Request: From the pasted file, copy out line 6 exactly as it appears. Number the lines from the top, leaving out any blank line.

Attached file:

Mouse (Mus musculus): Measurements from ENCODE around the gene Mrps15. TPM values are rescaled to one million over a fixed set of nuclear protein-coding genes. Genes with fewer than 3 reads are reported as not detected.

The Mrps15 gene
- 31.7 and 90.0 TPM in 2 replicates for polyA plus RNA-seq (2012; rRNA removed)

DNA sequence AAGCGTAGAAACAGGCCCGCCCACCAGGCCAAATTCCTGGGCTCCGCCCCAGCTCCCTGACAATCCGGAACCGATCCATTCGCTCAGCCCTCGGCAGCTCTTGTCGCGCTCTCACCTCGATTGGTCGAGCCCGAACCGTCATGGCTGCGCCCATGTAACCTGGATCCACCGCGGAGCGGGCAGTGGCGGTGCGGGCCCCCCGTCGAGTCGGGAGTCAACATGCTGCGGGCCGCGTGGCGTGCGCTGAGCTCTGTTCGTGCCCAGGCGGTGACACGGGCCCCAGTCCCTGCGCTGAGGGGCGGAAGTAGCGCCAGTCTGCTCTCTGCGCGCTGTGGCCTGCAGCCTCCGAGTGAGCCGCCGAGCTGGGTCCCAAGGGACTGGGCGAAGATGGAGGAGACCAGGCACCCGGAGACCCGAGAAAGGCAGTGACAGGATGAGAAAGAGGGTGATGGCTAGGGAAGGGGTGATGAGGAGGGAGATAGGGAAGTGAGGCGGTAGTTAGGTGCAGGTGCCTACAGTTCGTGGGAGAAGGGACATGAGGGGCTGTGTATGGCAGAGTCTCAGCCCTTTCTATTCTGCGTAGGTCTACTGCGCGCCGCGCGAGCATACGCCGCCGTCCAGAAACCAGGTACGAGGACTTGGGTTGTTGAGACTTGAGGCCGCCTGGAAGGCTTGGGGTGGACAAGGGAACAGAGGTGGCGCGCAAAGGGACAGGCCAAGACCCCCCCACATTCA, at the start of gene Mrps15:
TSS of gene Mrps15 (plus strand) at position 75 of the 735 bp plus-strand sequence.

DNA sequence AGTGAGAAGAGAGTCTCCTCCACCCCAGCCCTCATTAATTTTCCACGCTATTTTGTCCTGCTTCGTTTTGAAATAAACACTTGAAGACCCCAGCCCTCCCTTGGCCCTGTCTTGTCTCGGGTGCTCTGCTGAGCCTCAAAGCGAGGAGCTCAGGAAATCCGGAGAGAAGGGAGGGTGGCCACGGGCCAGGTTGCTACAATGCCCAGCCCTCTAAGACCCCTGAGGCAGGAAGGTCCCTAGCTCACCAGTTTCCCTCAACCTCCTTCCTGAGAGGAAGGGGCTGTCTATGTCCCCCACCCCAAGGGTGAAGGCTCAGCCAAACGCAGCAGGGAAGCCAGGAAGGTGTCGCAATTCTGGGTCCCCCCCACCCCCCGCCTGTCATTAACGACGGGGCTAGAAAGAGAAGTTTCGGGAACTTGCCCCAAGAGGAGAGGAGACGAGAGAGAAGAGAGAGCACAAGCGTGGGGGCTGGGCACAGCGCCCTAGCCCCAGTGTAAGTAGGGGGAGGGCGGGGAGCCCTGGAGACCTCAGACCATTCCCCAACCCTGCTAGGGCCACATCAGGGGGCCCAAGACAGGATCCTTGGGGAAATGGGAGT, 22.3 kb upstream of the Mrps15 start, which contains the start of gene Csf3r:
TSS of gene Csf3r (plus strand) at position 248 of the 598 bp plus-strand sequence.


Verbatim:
DNA sequence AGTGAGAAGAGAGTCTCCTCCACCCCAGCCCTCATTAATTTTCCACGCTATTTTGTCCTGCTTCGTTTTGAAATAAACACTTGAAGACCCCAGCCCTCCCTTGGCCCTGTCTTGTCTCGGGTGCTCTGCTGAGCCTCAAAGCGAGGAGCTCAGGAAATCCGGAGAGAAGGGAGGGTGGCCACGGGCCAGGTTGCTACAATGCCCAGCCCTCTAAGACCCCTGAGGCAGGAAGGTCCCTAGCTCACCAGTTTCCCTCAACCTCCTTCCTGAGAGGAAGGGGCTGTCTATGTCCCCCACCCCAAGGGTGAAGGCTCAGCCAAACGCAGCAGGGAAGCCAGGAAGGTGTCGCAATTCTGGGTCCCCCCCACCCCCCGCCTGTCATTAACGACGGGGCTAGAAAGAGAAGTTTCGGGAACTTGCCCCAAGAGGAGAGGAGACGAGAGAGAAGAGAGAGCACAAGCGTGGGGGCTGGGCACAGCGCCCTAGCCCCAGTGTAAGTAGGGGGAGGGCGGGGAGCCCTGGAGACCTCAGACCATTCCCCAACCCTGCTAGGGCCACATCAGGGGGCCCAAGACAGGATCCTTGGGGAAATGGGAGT, 22.3 kb upstream of the Mrps15 start, which contains the start of gene Csf3r: